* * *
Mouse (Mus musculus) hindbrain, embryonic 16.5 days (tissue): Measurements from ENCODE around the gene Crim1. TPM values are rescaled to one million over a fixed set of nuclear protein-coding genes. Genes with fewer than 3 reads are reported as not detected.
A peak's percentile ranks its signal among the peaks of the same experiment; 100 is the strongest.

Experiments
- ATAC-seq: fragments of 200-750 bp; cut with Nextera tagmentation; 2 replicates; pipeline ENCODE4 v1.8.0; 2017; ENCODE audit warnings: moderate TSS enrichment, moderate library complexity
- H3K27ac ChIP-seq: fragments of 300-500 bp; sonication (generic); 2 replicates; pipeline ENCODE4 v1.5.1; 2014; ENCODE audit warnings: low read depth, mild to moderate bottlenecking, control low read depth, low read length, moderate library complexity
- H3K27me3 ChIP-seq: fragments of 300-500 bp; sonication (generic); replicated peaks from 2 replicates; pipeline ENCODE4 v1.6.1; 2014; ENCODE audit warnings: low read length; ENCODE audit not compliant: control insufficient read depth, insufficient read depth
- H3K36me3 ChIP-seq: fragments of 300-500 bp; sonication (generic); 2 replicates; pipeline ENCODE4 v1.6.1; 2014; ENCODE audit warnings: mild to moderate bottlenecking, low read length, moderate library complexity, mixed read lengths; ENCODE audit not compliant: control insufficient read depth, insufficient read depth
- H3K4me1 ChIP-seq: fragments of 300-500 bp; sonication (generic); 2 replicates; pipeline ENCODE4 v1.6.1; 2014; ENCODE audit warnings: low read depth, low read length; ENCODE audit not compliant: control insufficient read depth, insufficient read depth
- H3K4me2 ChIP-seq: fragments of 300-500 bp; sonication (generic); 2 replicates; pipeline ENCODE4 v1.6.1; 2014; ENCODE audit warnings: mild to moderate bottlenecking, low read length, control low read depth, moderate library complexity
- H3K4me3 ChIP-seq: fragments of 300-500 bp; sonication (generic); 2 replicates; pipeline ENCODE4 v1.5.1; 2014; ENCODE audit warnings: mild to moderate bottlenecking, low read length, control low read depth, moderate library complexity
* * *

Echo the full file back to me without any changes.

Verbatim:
Mouse (Mus musculus) hindbrain, embryonic 16.5 days (tissue): Measurements from ENCODE around the gene Crim1. TPM values are rescaled to one million over a fixed set of nuclear protein-coding genes. Genes with fewer than 3 reads are reported as not detected.
A peak's percentile ranks its signal among the peaks of the same experiment; 100 is the strongest.

Experiments
- ATAC-seq: fragments of 200-750 bp; cut with Nextera tagmentation; 2 replicates; pipeline ENCODE4 v1.8.0; 2017; ENCODE audit warnings: moderate TSS enrichment, moderate library complexity
- H3K27ac ChIP-seq: fragments of 300-500 bp; sonication (generic); 2 replicates; pipeline ENCODE4 v1.5.1; 2014; ENCODE audit warnings: low read depth, mild to moderate bottlenecking, control low read depth, low read length, moderate library complexity
- H3K27me3 ChIP-seq: fragments of 300-500 bp; sonication (generic); replicated peaks from 2 replicates; pipeline ENCODE4 v1.6.1; 2014; ENCODE audit warnings: low read length; ENCODE audit not compliant: control insufficient read depth, insufficient read depth
- H3K36me3 ChIP-seq: fragments of 300-500 bp; sonication (generic); 2 replicates; pipeline ENCODE4 v1.6.1; 2014; ENCODE audit warnings: mild to moderate bottlenecking, low read length, moderate library complexity, mixed read lengths; ENCODE audit not compliant: control insufficient read depth, insufficient read depth
- H3K4me1 ChIP-seq: fragments of 300-500 bp; sonication (generic); 2 replicates; pipeline ENCODE4 v1.6.1; 2014; ENCODE audit warnings: low read depth, low read length; ENCODE audit not compliant: control insufficient read depth, insufficient read depth
- H3K4me2 ChIP-seq: fragments of 300-500 bp; sonication (generic); 2 replicates; pipeline ENCODE4 v1.6.1; 2014; ENCODE audit warnings: mild to moderate bottlenecking, low read length, control low read depth, moderate library complexity
- H3K4me3 ChIP-seq: fragments of 300-500 bp; sonication (generic); 2 replicates; pipeline ENCODE4 v1.5.1; 2014; ENCODE audit warnings: mild to moderate bottlenecking, low read length, control low read depth, moderate library complexity